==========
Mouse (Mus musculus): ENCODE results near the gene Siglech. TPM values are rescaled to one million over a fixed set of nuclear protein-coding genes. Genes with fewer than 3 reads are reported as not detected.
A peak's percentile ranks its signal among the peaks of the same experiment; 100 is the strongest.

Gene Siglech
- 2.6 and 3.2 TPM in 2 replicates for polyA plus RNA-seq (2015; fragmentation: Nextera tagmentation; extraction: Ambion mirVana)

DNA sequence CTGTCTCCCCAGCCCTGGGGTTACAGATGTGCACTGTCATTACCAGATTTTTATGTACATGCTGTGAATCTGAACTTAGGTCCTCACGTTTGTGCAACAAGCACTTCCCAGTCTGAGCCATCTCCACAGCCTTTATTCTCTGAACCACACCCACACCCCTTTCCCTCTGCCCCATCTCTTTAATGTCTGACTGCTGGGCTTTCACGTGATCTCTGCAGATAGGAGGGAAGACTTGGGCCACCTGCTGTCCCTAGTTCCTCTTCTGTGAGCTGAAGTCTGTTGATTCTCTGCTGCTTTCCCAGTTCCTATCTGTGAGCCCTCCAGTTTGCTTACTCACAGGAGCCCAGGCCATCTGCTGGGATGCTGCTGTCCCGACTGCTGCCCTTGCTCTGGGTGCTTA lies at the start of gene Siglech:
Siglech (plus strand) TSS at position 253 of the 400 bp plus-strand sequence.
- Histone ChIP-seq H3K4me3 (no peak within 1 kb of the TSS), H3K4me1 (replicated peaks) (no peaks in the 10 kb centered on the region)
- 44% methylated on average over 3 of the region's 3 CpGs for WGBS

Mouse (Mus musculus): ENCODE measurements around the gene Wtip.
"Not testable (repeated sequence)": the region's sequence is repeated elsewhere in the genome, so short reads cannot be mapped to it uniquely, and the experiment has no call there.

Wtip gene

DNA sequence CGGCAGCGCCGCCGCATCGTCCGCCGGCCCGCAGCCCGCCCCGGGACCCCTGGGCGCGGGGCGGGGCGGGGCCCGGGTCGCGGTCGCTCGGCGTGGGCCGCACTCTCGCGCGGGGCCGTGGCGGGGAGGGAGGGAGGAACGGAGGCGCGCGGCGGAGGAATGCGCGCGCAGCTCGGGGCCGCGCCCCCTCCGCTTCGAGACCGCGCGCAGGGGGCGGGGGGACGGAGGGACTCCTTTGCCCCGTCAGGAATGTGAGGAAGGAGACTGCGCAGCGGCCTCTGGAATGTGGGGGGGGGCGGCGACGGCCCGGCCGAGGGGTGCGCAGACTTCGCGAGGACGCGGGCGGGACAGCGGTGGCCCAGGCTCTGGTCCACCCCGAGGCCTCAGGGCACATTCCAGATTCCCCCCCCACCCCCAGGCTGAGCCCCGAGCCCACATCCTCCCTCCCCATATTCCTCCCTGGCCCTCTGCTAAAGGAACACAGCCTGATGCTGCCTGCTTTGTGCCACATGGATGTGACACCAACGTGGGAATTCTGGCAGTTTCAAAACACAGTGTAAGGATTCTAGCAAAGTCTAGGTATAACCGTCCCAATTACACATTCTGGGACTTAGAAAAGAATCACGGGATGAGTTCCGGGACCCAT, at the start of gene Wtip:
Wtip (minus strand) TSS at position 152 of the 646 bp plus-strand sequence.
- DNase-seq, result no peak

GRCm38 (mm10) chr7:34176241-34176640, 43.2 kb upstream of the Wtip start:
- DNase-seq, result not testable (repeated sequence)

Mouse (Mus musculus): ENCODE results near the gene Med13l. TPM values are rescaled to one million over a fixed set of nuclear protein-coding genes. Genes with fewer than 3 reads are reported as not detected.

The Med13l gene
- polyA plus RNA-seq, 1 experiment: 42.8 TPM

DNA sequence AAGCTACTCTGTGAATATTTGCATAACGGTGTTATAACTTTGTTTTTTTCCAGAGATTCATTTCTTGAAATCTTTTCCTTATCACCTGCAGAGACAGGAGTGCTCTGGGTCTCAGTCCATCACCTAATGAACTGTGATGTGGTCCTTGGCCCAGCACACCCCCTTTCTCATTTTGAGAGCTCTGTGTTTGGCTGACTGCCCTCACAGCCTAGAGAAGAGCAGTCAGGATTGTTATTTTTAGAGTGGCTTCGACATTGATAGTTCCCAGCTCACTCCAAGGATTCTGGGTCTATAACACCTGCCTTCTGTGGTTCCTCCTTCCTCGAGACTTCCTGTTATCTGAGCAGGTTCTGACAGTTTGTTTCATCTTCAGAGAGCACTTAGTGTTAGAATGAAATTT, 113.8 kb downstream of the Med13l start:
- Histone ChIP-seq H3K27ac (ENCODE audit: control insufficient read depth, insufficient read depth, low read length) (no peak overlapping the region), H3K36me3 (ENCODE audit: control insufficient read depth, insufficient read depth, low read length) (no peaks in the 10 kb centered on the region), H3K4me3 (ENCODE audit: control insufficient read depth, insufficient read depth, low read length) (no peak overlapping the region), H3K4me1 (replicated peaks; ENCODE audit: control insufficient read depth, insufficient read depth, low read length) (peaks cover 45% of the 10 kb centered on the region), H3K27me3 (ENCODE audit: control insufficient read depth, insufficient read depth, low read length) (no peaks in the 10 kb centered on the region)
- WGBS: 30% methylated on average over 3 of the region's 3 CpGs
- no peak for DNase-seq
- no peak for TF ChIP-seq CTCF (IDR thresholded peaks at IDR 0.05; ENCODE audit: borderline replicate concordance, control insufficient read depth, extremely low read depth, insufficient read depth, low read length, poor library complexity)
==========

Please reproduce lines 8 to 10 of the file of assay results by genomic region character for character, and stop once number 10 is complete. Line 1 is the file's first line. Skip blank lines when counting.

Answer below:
- 44% methylated on average over 3 of the region's 3 CpGs for WGBS

Mouse (Mus musculus): ENCODE measurements around the gene Wtip.
"Not testable (repeated sequence)": the region's sequence is repeated elsewhere in the genome, so short reads cannot be mapped to it uniquely, and the experiment has no call there.